- Wenzlhuemer, Roland: Editorial: Unpredictability, contingency and counterfactuals.
- Roese, Neal J.; Morrison, Mike: The psychology of counterfactual thinking.
- Wenzlhuemer, Roland: Counterfactual thinking as a scientific method.
- Lebow, Richard Ned: Counterfactuals, history and fiction.
- Schmid, Georg: Counterfactuals and futures histories: retrospective imagining as an auxiliary for the scenarios of expectance.
- Talbot, Ann: Chance and necessity in history: E.H. Carr and Leon Trotsky compared.
- Winthrop-Young, Geoffrey: Fallacies and thresholds: notes on the early evolution of alternate history.
- Weber, Helmut: The 'but for' test and other devices: the role of hypothetical events in the law.
- Ennen, Jens: The evaluation of welfare state performance: modelling a counterfactual world.
- Svetlova, Ekaterina: "Do I see what the market does not see?" Counterfactual thinking in financial markets.
- Schiel, Juliane: Crossing paths between east and west: the use of counterfactual thinking for the concept of "entangled histories".
- Ohnacker, Elke: "What if... Charlemagne's other sons had survived?" Charlemagne's sons and the problems of royal succession.
- Phillipps, Sören: The birth of the European Union: challenging the myth of the civilian power narrative.
- Winnerling, Tobias: Invention Formosa, the empire of the Great Khan and Lilliput: can 18th century fiction be counterfactual?
- Diaz-Bone, Rainer: Konvention, Organisation und Institution: der institutionentheoretische Beitrag der "Économie des conventions".
- Schnettler, Bernt; Raab, Jürgen: Interpretative visual analysis developments: state of the art and pending problems.
- Bohnsack, Ralf: The interpretation of pictures and the documentary method.
- Vowinckel, Annette: Past futures: from re-enactment to the simulation of history in computer games.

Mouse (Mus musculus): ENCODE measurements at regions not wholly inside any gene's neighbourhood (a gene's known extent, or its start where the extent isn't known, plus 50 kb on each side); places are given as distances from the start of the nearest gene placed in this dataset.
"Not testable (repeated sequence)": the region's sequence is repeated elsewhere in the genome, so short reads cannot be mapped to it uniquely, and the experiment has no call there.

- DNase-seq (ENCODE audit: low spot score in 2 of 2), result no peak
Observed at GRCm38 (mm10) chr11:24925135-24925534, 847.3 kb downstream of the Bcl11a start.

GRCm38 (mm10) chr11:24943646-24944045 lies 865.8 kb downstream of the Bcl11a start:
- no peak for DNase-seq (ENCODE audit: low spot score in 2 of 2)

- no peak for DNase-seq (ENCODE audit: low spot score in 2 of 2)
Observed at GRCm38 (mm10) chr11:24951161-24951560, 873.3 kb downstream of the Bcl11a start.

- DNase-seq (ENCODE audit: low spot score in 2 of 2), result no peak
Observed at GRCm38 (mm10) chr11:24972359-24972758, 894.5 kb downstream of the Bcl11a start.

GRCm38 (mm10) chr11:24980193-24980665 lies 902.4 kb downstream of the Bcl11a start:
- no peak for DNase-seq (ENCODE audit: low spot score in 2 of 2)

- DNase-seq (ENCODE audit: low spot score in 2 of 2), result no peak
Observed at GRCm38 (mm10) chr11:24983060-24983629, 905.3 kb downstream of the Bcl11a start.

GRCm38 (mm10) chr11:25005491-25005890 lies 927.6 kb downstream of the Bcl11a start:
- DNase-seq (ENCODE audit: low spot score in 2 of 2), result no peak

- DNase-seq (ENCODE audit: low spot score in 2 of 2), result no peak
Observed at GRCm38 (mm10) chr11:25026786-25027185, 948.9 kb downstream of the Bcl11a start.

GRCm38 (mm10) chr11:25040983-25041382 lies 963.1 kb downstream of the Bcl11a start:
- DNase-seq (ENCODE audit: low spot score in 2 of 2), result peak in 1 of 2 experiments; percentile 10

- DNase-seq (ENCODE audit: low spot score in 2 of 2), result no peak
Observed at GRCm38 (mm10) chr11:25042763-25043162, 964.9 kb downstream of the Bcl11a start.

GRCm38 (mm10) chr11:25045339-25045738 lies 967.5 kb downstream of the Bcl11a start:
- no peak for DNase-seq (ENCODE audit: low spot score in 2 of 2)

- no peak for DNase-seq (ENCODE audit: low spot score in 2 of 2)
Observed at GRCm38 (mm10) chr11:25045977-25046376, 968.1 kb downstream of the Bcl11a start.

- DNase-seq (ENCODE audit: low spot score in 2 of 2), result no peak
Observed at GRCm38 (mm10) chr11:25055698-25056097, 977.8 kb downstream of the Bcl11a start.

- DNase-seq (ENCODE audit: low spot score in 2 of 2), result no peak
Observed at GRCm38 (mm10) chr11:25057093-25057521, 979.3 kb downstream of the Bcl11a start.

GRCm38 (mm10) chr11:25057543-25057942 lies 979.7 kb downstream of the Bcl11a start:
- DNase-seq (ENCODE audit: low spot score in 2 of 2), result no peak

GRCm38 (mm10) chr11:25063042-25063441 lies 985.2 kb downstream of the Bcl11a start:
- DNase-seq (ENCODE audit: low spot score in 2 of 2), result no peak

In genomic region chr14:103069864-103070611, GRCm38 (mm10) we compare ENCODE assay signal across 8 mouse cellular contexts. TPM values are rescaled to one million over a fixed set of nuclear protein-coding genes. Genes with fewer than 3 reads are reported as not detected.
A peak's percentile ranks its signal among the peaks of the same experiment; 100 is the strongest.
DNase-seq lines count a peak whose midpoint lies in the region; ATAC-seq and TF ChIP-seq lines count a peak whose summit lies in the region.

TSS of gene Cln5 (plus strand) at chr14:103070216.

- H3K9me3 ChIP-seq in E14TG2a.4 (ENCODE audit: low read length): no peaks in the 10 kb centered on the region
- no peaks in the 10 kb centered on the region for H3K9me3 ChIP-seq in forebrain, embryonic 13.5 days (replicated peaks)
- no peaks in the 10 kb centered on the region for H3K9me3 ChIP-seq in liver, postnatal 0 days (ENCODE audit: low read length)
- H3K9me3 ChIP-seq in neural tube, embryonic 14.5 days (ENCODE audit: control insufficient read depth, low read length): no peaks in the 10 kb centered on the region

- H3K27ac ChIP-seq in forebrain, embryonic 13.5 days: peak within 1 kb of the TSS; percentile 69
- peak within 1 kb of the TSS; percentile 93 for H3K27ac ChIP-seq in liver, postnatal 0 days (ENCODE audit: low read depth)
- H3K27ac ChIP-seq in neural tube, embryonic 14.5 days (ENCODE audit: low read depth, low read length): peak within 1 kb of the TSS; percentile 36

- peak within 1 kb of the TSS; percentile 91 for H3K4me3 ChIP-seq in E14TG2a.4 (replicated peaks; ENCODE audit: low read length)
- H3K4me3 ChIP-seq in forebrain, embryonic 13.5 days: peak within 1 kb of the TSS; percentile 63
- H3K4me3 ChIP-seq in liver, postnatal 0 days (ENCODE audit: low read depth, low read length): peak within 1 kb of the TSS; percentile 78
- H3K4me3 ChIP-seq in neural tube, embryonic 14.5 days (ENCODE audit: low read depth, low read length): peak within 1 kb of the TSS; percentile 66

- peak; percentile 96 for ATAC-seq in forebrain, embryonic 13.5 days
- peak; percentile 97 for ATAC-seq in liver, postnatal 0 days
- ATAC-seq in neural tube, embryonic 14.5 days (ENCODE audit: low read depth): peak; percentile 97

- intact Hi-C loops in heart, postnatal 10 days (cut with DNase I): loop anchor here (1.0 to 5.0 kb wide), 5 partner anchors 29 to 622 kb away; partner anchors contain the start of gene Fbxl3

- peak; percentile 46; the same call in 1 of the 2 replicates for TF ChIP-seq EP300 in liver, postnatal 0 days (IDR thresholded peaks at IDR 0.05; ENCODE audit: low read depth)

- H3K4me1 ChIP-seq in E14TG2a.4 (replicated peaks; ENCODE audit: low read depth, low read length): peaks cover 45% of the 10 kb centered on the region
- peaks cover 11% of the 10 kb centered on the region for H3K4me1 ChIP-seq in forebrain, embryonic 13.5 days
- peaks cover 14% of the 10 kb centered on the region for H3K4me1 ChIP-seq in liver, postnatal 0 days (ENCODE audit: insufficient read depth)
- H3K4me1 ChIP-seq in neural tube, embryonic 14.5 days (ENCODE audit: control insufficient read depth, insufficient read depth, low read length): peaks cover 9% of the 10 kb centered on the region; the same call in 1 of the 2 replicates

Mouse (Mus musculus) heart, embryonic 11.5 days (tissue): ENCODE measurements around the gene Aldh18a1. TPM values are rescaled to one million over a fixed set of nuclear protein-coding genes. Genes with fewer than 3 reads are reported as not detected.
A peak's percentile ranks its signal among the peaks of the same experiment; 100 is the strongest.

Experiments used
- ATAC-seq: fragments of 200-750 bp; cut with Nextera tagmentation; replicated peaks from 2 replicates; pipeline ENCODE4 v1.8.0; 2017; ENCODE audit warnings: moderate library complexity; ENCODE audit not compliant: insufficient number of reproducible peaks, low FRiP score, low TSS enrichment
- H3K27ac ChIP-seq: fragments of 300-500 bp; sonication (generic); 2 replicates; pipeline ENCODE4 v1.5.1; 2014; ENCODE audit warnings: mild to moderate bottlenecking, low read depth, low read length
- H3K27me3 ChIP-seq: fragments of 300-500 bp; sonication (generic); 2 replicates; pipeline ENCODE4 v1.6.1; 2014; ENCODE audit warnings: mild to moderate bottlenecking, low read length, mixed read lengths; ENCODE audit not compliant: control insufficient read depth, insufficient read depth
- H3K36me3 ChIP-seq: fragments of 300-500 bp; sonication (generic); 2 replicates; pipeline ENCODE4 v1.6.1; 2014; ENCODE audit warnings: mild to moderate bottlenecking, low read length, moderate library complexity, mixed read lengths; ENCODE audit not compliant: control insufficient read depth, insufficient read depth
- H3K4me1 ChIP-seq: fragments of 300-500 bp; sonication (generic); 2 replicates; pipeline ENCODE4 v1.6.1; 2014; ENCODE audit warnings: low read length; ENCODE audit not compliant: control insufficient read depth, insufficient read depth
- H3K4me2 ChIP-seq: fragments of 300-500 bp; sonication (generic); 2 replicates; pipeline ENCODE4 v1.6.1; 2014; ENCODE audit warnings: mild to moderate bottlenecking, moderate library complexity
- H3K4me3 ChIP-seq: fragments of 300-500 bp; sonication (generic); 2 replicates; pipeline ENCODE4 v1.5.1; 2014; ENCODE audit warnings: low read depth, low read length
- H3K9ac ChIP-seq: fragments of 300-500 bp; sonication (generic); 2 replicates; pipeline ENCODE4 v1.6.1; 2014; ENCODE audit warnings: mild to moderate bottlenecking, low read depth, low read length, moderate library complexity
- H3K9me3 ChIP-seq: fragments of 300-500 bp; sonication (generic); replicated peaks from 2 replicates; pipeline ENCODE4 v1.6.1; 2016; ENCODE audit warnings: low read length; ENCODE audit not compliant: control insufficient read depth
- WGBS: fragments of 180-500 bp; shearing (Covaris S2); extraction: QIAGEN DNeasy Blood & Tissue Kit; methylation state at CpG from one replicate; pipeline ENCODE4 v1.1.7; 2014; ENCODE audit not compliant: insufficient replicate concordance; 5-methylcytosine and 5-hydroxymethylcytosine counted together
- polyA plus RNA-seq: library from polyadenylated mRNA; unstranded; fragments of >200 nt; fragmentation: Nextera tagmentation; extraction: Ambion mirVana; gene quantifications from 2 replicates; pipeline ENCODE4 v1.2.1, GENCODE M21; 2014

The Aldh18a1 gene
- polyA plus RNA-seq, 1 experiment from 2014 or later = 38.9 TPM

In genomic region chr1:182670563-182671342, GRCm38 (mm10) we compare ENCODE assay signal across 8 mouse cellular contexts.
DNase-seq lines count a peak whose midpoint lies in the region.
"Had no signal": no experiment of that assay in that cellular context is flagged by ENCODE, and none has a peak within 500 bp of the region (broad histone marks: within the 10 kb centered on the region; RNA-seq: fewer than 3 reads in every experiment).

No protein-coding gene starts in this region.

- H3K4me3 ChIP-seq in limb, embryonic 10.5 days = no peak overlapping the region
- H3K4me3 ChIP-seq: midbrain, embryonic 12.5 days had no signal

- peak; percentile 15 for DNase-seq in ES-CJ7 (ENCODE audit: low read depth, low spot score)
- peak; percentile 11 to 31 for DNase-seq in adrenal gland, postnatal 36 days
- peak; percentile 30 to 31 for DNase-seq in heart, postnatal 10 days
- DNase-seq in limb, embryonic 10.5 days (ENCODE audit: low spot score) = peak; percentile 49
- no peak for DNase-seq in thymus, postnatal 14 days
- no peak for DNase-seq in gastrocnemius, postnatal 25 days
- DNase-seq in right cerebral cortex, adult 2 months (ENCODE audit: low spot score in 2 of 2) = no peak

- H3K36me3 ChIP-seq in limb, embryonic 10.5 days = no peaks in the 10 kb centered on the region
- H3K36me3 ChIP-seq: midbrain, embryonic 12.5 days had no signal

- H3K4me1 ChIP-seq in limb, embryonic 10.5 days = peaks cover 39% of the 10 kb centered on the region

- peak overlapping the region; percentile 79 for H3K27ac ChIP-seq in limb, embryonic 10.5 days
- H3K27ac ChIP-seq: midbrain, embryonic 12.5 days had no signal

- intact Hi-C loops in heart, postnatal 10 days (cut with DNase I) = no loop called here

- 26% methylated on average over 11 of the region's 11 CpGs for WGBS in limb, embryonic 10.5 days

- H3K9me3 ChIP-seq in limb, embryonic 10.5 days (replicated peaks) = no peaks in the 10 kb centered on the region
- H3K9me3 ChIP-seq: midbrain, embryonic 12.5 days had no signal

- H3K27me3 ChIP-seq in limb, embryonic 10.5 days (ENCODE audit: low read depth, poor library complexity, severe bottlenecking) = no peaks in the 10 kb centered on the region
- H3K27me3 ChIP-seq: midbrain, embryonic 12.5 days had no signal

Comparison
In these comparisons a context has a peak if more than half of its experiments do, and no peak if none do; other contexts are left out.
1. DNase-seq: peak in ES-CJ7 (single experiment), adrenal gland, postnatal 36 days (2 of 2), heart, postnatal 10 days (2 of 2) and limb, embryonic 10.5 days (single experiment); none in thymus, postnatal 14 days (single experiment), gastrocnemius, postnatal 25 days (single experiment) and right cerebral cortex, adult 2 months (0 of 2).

- Ciccarelli, Carlo; Fenoaltea, Stefano: Shipbuilding in Italy, 1861-1913: the burden of the evidence.
HSR Vol. 34 (2009) No. 2: Special Issue: Counterfactual Thinking
Roland Wenzlhuemer (Hrsg.): Counterfacutal Thinking as a Scientific Method
Counterfactual thinking is a common occurrence in everyday-life situations. What if I had bought a ticket before boarding the bus? What if I had not gone to the rock concert and never met my partner? On first glance such counterfactual thoughts appear to be nothing more than a sentimental and all too human trait. What practical use is there in thinking about alternatives of the past that have never been realized? It is, therefore, no surprise that counterfactual thinking in a scientific context has for a long time been eyed suspiciously. Can it have any analytical value to systematically think about things that have never happened and surely will never happen? While some academic disciplines such as law, economics or philosophy have answered this question in the affirmative and have employed counterfactuals as a matter of course, others – such as history or political science – have been particularly critical of the practice.
This volume brings together contributions from a variety of different fields and seeks to illustrate how counterfactual thinking can, indeed, be useful from a scientific perspective. It builds on the results of recent psychological research and the experiences that researchers in disciplines such as law or economics have made with counterfactual thinking. The volume ultimately seeks to highlight the common analytical ground between counterfactual thinking in everyday life and in academic contexts – particularly in the field of historical research.